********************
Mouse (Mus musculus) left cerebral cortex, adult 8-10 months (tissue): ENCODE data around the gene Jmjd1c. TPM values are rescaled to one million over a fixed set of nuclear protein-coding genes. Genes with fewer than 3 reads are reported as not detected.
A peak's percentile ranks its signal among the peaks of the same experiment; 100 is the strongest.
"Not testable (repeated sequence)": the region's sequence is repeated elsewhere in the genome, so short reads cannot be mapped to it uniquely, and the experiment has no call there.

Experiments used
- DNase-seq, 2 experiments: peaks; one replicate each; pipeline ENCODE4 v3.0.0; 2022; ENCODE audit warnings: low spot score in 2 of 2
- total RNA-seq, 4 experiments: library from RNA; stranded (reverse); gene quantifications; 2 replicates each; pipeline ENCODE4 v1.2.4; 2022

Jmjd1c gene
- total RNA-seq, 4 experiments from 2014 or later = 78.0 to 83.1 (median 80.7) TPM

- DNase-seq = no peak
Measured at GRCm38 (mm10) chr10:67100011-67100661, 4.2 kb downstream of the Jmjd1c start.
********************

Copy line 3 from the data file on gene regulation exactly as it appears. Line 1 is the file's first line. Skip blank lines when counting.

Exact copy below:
"Not testable (repeated sequence)": the region's sequence is repeated elsewhere in the genome, so short reads cannot be mapped to it uniquely, and the experiment has no call there.